News Corp wunderkind Caleb Bond, variously known as the “young fogey” and Rosie Waterland’s boyfriend, is on the move from Adelaide to Melbourne.
He’s well known as a journalist, columnist, and Sky News commentator – and he splits an ash-rolled goat cheese as often as he splits opinion.
While Bond was at the Advertiser he started the Thursday cheese club tradition, offering a delightfully curated board to fellow journalists and visiting politicians alike. There is a hotly denied rumour he once chased an aspiring prime minister to the lifts while calling him a “fromage-eating surrender monkey”.
And he plans to restart the cheesy tradition when he moves to the Herald Sun in a few weeks.
“It might be a good time to revive it. It is a good civilised break among the hustle and bustle of the newsroom,” he says. “The next challenge is to pair wine with the cheese. We’ll see how long it takes HR to notice.”
Bond has been at ease causing discomfort ever since he started writing conservative-with-a-splash-of-libertarianism opinion columns as a 17-year-old.
“If you don’t like cheese, I probably don’t want to know you anyway,” he says.
An Australian journalist has earned global scorn for her commentary on an athlete’s fingernails.
Claire Lehmann, the founder of online “free thought” magazine Quillette, tweeted a picture of US sprinter Sha’Carri Richardson with her hair streaming behind and finger pointing forward.
(Richardson was controversially banned from the US Olympic team for using marijuana).
“Not sure whether the nails are real or fake, but in case you didn’t know very strong nails & hair can be a side effect of steroid use,” Lehmann tweeted.
Outlets around the world were quick to point out that – besides the ridiculousness of judging someone by their manicure – Richardson’s nails are fake. “Lehmann’s speculation was completely unfounded, and frankly ... downright ignorant,” TMZ writes.
“A significant number of white people love to be involved in Black people’s business, and it never really works out well,” Black America Web writes, linking to a range of online reactions.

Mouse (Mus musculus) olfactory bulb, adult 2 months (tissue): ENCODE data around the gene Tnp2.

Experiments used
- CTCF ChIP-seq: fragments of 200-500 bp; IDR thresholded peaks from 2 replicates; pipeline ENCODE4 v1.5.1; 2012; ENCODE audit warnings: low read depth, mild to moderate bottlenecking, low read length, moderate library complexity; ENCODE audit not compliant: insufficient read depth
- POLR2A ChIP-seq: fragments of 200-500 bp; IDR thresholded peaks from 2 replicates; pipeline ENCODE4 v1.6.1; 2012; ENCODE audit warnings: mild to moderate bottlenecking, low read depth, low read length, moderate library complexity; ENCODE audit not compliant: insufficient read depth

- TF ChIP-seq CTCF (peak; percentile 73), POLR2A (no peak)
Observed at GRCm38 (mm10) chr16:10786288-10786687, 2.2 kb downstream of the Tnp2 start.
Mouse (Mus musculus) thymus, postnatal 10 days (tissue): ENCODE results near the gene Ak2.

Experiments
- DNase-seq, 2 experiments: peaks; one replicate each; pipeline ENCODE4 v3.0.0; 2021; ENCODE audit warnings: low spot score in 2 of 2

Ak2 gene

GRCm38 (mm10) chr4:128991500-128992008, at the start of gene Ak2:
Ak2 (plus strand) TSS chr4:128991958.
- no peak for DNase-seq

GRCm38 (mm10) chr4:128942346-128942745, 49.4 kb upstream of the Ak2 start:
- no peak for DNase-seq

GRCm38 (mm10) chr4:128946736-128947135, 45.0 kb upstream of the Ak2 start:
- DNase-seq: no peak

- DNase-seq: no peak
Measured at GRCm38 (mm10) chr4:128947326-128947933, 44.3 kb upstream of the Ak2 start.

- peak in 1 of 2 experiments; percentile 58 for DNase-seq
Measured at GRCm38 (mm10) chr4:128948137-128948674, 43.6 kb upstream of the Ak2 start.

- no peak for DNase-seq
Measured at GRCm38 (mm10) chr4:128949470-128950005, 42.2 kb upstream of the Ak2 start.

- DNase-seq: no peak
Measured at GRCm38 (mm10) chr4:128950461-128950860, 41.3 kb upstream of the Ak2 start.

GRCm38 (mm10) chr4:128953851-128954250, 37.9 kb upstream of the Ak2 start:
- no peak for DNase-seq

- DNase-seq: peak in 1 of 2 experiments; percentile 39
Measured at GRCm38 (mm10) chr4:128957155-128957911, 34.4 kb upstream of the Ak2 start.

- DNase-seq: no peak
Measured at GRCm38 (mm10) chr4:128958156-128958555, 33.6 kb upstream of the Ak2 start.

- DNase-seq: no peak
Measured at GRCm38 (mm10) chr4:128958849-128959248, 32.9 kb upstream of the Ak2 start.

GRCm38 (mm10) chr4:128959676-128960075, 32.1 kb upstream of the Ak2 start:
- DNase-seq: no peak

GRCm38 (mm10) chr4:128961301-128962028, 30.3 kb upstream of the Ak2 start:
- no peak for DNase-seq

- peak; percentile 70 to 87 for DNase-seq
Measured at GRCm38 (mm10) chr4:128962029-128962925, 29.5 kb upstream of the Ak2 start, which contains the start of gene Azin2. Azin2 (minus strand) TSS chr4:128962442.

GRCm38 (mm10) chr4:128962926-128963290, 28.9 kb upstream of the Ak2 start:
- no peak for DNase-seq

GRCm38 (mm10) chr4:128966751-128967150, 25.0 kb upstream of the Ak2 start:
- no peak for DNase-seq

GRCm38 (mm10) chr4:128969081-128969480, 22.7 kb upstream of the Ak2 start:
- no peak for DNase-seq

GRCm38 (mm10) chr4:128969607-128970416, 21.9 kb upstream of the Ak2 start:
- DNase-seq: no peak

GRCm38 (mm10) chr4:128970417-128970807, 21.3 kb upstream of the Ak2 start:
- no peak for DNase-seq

An unrepentant Lehmann tweeted a picture of herself holding a pink cocktail, with the comment: “Cheers to being uncancellable”.
The Daily Mail reported this week that some heated Aussies thought prime minister Scott Morrison’s curry recipe was, well, cooked. Morrison had shared a Facebook post showing off his prep work.
“After almost a month away it’s nice to get back home to Sydney with Jen and the girls and this little guy (Buddy). Saturday night is curry night, so will be back in the kitchen this afternoon to make one of the girls’ favourites,” he writes.
Daily Mail readers thought the final version of his lamb dish did not match the ingredients he had set out.
In true Daily Mail style, social media posts were turned into a story, with one claim the meal was “staged and fake”. Crikey reporter Cameron Wilson then did the hard yards, getting in touch with chef David Thompson to check the recipe.
A spokesperson for the chef said it could indeed be the genuine article, but the PM possibly overcooked the potatoes which then disintegrated into the curry.
Then it really did get real, with Gourmet Traveller weighing in to the #CurryGate controversy and giving the original massaman recipe.
“No pork-barrelling here,” Gourmet Traveller writes on Instagram.
“You’ve got to give a go to have a go and as far as curries go, this one’s a goer.”